But a lower appeal for added antioxidants seemed contrary to the kinds of benefits women most often demand from their moisturizers, and suggests when it comes to formulating new BB creams or balms, brands should more closely look at what they are promising in order to differentiate their offering from the pack in a way that she’s seeking. As far as BB cream performance goes, consumers are generally satisfied. Ninety-six percent agree BB creams make their skin feel smooth, hydrated (95 percent) and their skin look flawless (79 percent). Additionally, 85 percent of women agree BB creams layer well under foundation, and 81 percent agree they are ideal for all skin tones. However, where BB creams still need to improve is in the tints and colors provided. Only 79 percent feel the sheer tint of most BB creams work on all skin tones, and only 74 percent feel they offer enough coverage to forgo wearing foundation.

Her biggest frustration? Knowing which BB cream to pick; half of women feel it is hard to know the right beauty balm to choose, 31 percent feel they are too expensive and 30 percent feel they don’t offer enough coverage. In fact, when it comes to cost, most consumers feel prices on the lower end of the cost threshold are ideal, and a majority (59 percent) are only willing to pay between $10 and $20 for a beauty balm, and less than 20 percent are willing to pay more than $30. As BB creams continue to flourish, the next great skin care product—CC creams, only just now making their entrance into the U.S. beauty landscape—are already garnering significant consumer awareness. Nearly half of all women (47 percent) have heard of CC creams. It would seem multi-functional products are here to stay.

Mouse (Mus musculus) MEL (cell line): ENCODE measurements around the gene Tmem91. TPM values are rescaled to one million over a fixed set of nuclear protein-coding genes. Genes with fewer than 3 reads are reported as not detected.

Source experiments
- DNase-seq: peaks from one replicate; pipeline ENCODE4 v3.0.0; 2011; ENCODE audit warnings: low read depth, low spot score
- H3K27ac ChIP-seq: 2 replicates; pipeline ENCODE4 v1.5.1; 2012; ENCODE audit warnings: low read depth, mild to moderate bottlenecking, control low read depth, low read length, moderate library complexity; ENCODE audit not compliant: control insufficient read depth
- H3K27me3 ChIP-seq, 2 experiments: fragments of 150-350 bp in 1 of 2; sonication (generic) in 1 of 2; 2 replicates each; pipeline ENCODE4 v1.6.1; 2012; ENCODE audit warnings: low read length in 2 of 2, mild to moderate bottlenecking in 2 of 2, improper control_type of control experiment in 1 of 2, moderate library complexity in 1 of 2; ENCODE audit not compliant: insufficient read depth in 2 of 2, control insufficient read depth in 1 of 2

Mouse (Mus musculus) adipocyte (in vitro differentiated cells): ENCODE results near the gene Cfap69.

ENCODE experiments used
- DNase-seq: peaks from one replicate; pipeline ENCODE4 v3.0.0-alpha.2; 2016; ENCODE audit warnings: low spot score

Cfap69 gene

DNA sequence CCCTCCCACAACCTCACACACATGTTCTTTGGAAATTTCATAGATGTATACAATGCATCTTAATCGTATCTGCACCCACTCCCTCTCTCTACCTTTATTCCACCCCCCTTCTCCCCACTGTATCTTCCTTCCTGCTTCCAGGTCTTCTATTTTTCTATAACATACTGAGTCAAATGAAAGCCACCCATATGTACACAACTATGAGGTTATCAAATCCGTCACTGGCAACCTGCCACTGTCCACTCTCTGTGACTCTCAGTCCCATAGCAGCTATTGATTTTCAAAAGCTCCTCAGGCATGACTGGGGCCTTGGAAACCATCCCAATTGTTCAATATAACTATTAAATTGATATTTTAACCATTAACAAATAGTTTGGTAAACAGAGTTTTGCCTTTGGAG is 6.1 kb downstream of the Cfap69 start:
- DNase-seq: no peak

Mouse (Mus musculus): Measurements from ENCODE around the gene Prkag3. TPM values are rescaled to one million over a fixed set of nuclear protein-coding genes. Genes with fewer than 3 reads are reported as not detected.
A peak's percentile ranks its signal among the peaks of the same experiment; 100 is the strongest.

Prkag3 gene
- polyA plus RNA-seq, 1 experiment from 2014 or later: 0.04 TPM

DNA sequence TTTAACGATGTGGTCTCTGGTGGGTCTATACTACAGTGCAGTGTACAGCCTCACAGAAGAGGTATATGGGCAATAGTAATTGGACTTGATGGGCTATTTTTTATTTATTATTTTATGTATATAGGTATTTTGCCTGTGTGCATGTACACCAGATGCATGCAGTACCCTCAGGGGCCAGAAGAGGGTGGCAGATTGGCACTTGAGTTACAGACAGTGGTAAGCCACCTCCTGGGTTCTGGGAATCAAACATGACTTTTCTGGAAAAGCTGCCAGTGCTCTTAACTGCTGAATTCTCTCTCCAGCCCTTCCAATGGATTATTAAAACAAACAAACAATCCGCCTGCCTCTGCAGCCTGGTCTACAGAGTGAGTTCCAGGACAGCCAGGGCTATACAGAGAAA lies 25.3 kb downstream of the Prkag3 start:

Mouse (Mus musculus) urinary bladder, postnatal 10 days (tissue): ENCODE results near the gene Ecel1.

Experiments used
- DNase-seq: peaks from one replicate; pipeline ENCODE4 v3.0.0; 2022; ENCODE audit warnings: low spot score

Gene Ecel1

by Alisa Marie Beyer

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5 other ways to protect your skin

Stashing a bottle of sunscreen in your purse or beach bag is key to protecting your skin. So is wearing a wide-brimmed hat and washing your face every day. But there are several other serious skincare steps that you might be overlooking. Here are five essential ways to keep your skin healthy and safe that you might not think about — but should.

Check your medication.
Do you take any medications? (Yes, the occasional aspirin for headache and pain relief also counts.) If so, it may be making you extra sensitive to the sun, which could put your skin at risk. According to Reader’s Digest, the following medications can make you photosensitive:
  • NSAIDs like aspirin and ibuprofen
  • Oral contraceptives
  • Skin treatments with vitamin A
  • Antibiotics
  • Beta-blockers
  • Saint John’s Wort
  • Diuretics